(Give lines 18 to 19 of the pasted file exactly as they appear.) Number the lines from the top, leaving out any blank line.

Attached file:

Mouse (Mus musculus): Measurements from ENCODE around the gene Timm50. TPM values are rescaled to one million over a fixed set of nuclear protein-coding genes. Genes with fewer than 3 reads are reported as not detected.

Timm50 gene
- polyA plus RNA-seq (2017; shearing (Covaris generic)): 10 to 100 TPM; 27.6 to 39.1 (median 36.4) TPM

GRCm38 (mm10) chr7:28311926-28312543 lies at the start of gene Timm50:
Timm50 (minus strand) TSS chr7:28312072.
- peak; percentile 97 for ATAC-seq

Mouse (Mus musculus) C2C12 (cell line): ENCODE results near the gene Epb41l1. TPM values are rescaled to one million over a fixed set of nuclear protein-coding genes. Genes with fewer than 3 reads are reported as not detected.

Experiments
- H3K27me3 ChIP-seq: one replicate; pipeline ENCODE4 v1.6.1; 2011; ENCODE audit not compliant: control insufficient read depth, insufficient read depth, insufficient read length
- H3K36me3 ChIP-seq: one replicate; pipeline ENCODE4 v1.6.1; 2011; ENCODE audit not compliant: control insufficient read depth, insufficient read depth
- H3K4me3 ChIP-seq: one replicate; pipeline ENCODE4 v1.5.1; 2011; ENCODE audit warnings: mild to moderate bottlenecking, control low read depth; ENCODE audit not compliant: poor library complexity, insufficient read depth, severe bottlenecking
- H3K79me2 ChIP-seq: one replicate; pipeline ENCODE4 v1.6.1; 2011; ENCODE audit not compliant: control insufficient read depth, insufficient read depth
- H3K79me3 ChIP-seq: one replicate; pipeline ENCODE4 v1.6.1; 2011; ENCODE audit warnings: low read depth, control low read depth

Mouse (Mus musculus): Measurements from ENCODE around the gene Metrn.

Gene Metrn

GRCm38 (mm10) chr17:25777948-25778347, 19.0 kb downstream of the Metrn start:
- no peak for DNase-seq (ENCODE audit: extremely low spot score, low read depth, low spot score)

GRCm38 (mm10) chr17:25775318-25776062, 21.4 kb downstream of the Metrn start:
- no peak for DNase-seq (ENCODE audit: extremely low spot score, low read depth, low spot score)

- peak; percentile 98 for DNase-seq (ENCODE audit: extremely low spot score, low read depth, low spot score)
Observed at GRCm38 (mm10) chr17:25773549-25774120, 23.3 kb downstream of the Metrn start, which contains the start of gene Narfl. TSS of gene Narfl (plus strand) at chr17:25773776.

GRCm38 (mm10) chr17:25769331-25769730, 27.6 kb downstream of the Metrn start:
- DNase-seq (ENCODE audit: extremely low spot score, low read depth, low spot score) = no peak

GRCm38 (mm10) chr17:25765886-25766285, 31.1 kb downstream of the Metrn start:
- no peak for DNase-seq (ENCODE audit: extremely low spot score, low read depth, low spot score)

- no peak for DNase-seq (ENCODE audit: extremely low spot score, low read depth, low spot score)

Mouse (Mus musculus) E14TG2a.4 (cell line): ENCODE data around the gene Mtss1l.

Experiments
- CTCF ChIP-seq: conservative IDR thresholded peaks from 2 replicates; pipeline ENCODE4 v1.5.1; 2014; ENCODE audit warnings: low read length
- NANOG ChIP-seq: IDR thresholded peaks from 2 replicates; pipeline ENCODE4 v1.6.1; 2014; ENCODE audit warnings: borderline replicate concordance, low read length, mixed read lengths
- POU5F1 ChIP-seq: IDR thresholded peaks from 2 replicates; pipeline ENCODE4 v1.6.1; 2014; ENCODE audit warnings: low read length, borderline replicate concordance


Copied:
GRCm38 (mm10) chr17:25775318-25776062, 21.4 kb downstream of the Metrn start:
- no peak for DNase-seq (ENCODE audit: extremely low spot score, low read depth, low spot score)